Manila Bay rehab; DENR orders sewage treatment plants put up

Rhodina Villanueva - The Philippine Star
Manila Bay rehab; DENR orders sewage treatment plants put up
Environment Secretary Roy Cimatu inspecting the Estero de San Antonio Abad, which he said directly drains into the bay through an outfall at the club. The waterway’s fecal coliform level was reported to be at 1.3 billion most probable number per 100 milliliters.
Edd Gumban

MANILA, Philippines — Department of Environment and Natural Resources (DENR) Secretary Roy Cimatu yesterday gave establishments surrounding Manila Bay three months to put up their own sewage treatment plants (STPs).

“Establishments have to put up their own STPs. They cannot discharge their wastewater in the esteros,” Cimatu said.

He added that these establishments should immediately work on having their respective STPs or face sanctions.

Among these establishments is Manila Zoo, which is located near the polluted Estero de San Antonio Abad in Malate, Manila. Officials of the zoo, run by the city government, earlier admitted that they do not have an STP.

Cimatu said Estero de San Antonio Abad directly drains into the bay through an outfall at the Manila Yacht Club.


Cimatu said the rehabilitation program will be in three phases: cleanup and improvement of water quality; then rehabilitation and finally, protection and sustainment.

Phase one is set to begin this year, Cimatu said, adding that this includes the cleanup of esteros and waterways, reduction of the fecal coliform level and toxic discharges from establishments and the provision of temporary sanitation facilities for informal settlers residing along the esteros and the Manila Bay shoreline.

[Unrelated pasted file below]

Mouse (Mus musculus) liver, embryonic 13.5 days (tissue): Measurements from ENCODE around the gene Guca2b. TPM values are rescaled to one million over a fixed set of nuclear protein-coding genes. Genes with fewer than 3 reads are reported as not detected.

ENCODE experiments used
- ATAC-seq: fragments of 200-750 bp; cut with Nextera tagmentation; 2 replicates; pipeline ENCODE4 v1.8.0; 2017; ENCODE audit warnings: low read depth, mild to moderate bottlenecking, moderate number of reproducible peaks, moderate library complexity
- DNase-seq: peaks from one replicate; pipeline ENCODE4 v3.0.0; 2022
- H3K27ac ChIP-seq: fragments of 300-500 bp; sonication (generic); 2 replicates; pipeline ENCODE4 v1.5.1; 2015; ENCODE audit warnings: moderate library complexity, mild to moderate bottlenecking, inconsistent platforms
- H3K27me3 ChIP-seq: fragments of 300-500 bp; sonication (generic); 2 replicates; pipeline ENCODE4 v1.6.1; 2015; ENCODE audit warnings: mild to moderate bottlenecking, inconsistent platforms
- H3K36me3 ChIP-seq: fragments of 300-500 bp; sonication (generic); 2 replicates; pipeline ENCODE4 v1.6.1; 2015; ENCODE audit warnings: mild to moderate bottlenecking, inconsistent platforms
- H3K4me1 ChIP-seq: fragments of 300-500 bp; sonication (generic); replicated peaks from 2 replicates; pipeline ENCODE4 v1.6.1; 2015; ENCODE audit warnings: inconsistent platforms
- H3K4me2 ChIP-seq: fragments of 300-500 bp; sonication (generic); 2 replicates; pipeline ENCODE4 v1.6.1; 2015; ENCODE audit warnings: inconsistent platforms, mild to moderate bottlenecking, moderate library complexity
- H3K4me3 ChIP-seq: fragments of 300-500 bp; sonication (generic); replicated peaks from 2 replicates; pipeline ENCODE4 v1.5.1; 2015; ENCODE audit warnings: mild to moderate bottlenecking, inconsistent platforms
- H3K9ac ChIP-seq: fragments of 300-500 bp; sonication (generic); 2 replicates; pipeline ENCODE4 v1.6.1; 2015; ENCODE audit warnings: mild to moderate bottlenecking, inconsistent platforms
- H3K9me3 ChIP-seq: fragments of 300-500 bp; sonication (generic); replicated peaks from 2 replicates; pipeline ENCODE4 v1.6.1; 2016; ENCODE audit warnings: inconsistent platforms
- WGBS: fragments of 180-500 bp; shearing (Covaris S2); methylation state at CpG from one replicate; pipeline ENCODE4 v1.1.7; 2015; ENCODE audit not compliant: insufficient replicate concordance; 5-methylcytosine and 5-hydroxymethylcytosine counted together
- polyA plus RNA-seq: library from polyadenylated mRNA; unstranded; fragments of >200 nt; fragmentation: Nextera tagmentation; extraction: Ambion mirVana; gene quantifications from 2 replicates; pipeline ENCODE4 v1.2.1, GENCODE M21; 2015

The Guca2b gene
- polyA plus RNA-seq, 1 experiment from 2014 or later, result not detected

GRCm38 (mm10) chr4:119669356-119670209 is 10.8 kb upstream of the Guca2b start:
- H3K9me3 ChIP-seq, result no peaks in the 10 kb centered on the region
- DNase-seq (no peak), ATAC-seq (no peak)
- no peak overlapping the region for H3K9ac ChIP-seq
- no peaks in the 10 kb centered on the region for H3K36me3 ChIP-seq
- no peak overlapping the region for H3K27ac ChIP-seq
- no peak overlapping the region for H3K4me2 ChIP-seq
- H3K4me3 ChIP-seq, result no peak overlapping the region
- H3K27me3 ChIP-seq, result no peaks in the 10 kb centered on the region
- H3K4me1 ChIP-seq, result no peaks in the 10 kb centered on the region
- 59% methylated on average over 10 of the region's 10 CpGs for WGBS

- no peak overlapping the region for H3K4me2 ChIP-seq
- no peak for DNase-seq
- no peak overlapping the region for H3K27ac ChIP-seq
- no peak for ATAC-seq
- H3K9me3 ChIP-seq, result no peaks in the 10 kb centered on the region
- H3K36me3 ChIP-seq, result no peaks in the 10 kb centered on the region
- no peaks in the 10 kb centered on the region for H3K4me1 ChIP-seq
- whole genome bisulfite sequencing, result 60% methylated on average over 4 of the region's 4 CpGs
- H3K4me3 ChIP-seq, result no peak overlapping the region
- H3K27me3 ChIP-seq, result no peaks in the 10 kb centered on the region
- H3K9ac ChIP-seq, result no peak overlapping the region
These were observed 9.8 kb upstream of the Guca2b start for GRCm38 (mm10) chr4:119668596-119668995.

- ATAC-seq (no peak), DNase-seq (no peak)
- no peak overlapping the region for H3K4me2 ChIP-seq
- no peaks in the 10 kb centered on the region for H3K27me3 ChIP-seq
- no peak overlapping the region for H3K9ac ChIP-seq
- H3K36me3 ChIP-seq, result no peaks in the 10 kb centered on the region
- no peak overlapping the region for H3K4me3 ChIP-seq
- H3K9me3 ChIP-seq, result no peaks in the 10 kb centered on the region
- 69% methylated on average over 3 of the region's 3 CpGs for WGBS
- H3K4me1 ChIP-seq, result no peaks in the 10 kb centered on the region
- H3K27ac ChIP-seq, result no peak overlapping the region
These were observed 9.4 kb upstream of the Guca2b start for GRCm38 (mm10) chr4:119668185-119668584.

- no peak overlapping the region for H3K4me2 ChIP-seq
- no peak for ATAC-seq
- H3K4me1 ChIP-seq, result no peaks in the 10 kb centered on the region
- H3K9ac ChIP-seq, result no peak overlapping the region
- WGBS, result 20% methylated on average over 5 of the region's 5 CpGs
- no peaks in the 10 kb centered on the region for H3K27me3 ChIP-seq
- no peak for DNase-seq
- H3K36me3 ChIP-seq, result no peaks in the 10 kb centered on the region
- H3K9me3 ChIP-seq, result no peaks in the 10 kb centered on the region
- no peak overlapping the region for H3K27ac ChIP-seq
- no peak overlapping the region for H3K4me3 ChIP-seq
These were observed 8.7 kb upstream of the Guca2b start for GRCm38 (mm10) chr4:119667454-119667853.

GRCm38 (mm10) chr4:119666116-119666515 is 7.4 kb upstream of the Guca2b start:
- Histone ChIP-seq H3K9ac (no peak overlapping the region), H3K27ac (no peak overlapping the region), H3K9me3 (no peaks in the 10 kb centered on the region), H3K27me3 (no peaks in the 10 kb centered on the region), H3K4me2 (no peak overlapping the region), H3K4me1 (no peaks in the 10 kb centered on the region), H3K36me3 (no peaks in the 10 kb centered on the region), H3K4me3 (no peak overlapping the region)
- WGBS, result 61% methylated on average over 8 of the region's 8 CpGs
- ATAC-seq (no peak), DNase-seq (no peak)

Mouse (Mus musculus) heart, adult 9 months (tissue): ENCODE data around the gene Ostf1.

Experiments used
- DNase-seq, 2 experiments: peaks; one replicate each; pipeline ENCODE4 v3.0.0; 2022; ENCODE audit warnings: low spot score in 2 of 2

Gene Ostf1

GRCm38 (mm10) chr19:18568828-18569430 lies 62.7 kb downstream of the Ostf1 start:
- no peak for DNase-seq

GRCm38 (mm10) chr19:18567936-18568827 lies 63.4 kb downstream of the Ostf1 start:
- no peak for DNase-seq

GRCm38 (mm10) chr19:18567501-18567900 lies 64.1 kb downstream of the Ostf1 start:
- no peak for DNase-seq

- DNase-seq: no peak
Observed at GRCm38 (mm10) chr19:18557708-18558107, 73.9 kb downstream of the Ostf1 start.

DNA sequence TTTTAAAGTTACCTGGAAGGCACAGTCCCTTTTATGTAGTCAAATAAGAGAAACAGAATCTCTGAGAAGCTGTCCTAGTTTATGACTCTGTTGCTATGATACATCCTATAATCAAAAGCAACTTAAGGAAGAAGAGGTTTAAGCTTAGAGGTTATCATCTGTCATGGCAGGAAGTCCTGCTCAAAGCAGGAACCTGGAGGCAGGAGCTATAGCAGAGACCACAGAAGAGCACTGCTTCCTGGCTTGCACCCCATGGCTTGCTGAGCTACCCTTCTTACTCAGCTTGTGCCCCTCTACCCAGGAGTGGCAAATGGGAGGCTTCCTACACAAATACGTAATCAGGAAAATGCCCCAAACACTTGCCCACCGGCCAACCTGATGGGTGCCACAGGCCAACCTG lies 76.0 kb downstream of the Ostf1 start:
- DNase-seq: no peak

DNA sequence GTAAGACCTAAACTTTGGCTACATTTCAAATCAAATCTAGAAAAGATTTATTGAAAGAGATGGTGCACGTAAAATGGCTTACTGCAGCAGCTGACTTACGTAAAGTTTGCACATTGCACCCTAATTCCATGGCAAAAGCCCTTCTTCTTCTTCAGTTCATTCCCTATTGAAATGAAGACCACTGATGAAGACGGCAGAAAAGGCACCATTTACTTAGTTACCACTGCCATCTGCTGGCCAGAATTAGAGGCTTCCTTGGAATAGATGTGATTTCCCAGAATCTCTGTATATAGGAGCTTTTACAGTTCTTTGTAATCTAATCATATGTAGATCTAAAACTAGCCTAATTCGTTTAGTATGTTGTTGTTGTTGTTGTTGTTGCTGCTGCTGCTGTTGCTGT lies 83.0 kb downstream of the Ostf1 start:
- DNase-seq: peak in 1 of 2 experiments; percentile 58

Solid waste management and planning for the relocation of the informal settlers will also be done.

Cimatu said that to jumpstart the rehabilitation, the DENR will start the cleanup of esteros by tracing the sources of untreated wastewater.


Aside from inspecting the Estero de San Antonio de Abad on Friday, Cimatu also inspected the Parañaque and Don Galo rivers, which both lead to Manila Bay. These two tributaries have also been reported to have high fecal coliform levels.

The strict implementation of Republic Act 9275 or the Philippine Clean Water Act of 2004 is the “key to addressing water quality issues and other environmental problems in the historic bay,” he added.

In 2008, the Supreme Court issued a continuing mandamus ordering the DENR and 12 other government agencies to clean up Manila Bay and restore its water quality to Class SB level, which is deemed safe for recreational activities such as swimming.

The fecal coliform level in Manila Bay is at 330 million most probable number per 100 milliliters. The acceptable level for Class SB water is 100 MPN/100 ml.

Cimatu said the DENR’s goal is to reduce coliform levels to less than 270 MPN/100 ml by December 2019.




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